Although he didn’t say so, perhaps what really irritates Killinger about Grind’s book is that she calls attention to his midlife crisis, complete with the predictable divorce, remarriage and headlong rush into the corporate fast lane: private jet travel, lavish homes, a fancy new headquarters and, of course, a big boost in executive compensation.
If Killinger was clueless about the amateur way his company was being run, it wasn’t long before even some of the normally sympathetic bank examiners at the Office of Thrift Supervision took notice. They were, in their own words, “concerned” about the quality of mortgages in WaMu’s portfolio, “concerned” about the bank’s underwriting standards and “concerned” about the concentration of higher-risk loans on its balance sheet.
But where tough and serious regulators would have ordered the bank to cease and desist from such practices or would have downgraded its public rating, the OTS seemed to be so blinded by WaMu’s growing profits and increasing institutional importance that it did nothing to act on its oft-expressed concerns.
At one point in 2007, one OTS official noted in an e-mail that Washington Mutual had run through nine chief compliance officers in just seven years — another “cause for concern,” she called it. “The board of directors should commission an evaluation of why smart, successful effective managers can’t succeed in this position,” she continued. “If you would like my opinion, just ask (Hint: It has to do with top management not buying into the importance of compliance and turf warfare and [Killinger] not liking bad news).” Too bad nobody higher up in the OTS put much stock in her opinion.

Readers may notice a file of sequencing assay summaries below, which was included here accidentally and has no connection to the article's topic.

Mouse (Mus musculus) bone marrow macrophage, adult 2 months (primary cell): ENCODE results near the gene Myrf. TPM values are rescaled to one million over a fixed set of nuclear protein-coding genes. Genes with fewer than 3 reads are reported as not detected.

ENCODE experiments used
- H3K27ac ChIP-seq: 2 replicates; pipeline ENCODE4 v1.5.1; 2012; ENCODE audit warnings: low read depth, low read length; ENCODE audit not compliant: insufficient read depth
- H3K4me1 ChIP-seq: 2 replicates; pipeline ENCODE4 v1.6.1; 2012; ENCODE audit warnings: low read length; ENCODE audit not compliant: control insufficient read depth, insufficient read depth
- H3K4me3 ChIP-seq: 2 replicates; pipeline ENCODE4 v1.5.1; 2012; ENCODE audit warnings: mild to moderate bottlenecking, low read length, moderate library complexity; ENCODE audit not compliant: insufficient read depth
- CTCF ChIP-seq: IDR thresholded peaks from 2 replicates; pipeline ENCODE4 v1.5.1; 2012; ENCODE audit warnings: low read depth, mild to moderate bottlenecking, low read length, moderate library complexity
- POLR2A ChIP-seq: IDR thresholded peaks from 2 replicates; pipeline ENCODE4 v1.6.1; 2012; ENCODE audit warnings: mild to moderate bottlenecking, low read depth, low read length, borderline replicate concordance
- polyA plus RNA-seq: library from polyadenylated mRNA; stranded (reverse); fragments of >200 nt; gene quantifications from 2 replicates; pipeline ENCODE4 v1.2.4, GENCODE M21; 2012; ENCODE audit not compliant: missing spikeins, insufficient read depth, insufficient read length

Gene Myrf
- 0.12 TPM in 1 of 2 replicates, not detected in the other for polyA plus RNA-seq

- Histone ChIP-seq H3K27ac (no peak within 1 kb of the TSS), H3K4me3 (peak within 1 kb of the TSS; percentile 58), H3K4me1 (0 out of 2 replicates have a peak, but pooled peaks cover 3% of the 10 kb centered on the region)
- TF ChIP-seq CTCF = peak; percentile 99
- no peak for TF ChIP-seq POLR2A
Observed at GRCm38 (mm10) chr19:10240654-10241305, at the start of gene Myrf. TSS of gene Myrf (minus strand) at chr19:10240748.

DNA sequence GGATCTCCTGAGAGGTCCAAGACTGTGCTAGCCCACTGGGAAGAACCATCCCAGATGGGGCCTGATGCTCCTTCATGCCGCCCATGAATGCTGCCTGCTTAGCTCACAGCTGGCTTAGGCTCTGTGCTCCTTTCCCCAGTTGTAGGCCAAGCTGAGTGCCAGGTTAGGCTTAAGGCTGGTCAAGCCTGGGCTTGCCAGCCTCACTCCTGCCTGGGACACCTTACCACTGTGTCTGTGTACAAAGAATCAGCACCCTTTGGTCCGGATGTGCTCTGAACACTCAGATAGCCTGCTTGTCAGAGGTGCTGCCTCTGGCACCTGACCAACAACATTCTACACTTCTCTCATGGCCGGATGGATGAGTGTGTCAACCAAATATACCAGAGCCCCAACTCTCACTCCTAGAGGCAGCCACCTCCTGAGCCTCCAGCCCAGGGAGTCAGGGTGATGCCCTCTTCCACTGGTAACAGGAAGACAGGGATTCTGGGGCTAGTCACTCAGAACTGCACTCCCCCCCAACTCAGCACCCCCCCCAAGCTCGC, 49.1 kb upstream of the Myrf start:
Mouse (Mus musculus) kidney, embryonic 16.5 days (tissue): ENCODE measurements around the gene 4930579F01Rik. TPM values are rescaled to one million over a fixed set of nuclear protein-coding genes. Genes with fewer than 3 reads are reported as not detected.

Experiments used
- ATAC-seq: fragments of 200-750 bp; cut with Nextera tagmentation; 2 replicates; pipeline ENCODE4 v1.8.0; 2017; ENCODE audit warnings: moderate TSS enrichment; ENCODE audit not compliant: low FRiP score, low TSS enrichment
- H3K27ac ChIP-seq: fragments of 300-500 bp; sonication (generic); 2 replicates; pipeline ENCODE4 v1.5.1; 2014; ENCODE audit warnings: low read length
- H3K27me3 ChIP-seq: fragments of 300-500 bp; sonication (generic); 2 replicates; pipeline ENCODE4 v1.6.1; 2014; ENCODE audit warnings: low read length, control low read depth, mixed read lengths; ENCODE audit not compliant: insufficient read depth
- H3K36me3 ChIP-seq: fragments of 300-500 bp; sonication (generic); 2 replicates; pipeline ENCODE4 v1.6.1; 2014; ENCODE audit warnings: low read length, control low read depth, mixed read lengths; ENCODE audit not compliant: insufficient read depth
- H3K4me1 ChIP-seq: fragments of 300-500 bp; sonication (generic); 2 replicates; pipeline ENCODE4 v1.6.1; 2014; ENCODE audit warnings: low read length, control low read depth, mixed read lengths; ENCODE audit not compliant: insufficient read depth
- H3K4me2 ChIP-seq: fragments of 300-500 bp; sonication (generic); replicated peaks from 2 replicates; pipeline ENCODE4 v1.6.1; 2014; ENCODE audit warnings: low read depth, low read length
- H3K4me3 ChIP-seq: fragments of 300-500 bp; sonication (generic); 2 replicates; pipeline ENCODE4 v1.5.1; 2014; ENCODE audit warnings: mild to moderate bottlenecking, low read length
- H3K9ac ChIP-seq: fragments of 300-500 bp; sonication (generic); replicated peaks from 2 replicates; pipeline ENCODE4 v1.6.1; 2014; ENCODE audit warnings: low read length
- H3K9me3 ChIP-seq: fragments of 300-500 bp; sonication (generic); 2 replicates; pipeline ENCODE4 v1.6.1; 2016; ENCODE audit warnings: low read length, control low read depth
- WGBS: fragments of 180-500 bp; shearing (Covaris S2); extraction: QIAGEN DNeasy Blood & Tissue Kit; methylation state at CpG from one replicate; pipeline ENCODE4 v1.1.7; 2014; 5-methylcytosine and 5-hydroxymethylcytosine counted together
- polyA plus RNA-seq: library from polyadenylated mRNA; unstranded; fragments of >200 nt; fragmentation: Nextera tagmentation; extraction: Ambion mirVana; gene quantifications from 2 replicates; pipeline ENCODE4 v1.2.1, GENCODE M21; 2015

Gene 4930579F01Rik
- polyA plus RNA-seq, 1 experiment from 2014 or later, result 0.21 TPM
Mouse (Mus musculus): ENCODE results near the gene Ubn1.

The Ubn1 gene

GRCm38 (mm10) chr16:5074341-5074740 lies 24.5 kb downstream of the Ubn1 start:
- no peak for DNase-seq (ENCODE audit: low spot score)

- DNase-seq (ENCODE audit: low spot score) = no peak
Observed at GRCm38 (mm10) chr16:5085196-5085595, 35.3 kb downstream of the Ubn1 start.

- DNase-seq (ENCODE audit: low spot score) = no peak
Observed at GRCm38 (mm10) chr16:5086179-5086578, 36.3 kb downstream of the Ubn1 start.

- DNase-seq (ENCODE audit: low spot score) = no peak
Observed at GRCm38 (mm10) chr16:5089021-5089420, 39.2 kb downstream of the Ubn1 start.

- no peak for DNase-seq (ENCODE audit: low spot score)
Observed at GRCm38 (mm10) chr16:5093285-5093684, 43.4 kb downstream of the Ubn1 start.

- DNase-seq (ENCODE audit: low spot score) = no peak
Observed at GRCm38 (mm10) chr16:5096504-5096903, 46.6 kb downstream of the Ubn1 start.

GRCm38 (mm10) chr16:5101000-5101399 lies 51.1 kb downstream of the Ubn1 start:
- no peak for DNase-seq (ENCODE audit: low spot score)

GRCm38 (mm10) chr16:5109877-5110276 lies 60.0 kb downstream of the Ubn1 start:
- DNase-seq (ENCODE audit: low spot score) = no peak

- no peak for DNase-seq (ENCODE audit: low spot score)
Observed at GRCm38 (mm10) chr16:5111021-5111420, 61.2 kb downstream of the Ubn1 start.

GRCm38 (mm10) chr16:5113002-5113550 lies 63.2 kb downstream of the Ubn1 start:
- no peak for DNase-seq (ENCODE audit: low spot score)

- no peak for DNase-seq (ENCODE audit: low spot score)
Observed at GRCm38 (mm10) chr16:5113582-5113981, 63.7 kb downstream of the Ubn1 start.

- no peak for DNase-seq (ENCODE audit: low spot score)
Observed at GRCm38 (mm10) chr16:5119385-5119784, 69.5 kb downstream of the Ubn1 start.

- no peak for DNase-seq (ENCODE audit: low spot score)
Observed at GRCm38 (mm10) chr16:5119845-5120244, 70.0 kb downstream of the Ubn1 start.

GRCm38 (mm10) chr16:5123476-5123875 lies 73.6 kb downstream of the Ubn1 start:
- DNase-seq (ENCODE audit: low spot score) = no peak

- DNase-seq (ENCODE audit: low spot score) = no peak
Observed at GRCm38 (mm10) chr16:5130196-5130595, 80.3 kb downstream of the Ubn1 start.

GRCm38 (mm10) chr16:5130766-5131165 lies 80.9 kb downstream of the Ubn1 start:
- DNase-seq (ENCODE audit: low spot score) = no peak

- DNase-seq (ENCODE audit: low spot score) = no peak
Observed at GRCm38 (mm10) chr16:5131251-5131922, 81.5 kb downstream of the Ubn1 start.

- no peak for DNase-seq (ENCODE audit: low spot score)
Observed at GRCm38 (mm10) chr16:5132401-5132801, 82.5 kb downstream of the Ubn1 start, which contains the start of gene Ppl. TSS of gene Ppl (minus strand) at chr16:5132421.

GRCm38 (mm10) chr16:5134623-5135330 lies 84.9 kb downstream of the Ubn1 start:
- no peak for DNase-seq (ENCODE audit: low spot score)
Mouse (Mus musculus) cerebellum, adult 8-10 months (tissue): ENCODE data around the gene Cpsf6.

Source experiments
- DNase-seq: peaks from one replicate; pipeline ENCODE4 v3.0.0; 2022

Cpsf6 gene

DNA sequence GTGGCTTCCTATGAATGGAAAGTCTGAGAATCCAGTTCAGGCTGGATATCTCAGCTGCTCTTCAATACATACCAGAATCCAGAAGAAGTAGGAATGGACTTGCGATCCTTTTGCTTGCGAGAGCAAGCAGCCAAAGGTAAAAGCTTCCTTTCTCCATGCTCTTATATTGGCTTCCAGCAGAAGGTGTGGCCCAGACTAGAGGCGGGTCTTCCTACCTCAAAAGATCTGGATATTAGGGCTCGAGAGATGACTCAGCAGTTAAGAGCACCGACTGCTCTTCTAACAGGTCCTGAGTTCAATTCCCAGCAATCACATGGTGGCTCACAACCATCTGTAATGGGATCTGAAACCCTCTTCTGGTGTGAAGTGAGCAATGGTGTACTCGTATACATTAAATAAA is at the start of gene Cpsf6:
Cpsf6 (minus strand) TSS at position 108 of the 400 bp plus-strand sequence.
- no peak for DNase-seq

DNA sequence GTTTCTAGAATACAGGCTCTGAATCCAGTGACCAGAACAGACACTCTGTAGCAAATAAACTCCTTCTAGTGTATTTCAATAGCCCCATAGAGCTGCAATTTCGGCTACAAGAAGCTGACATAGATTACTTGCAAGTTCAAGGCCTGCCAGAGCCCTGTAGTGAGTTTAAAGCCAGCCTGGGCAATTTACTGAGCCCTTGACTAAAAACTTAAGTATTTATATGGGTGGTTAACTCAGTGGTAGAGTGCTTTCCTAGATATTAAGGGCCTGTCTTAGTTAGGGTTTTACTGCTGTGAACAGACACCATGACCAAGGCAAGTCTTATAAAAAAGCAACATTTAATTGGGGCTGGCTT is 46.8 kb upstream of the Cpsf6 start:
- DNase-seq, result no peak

Having botched the regulation of its largest client, the OTS then found itself in a defensive crouch, engaged in a desperate, behind-the-scenes bureaucratic battle to prevent the Federal Reserve, the Treasury Department and, in particular, the Federal Deposit Insurance Corp. from finally stepping in, closing down WaMu and forcing its sale to another institution. The e-mails unearthed by Grind make it clear that OTS Director John Reich was more concerned with protecting his agency’s prerogatives than with protecting taxpayers or the health of the banking system. Now, like WaMu, the OTS no longer exists, a political casualty of the financial crisis.
While her reporting is extensive, Grind’s writing is often plodding and inartful. The book would have benefited from less detail and fewer anecdotes from inside the bank, and a more thorough and sophisticated effort to connect its story to what was going on elsewhere in the financial system.
Grind is much more comfortable telling stories than drawing broad analytical conclusions about finance, corporate culture or public policy. These shortcomings, along with her reluctance to use her own voice to characterize the main characters and their actions, make this a less memorable or definitive account than, say, Bethany McLean and Peter Elkind’s masterful chronicle of Enron’s demise, “The Smartest Guys in the Room.”
That said, the “The Lost Bank” fills in a missing piece of the puzzle of the 2008 financial crisis with a tale of a bank that grew too big to manage but was too small to bother saving.
is a Washington Post business and economics columnist and the Robinson professor of public and international affairs at George Mason University. He won the Pulitzer Prize for commentary in 2008 for columns explaining and anticipating the financial crisis.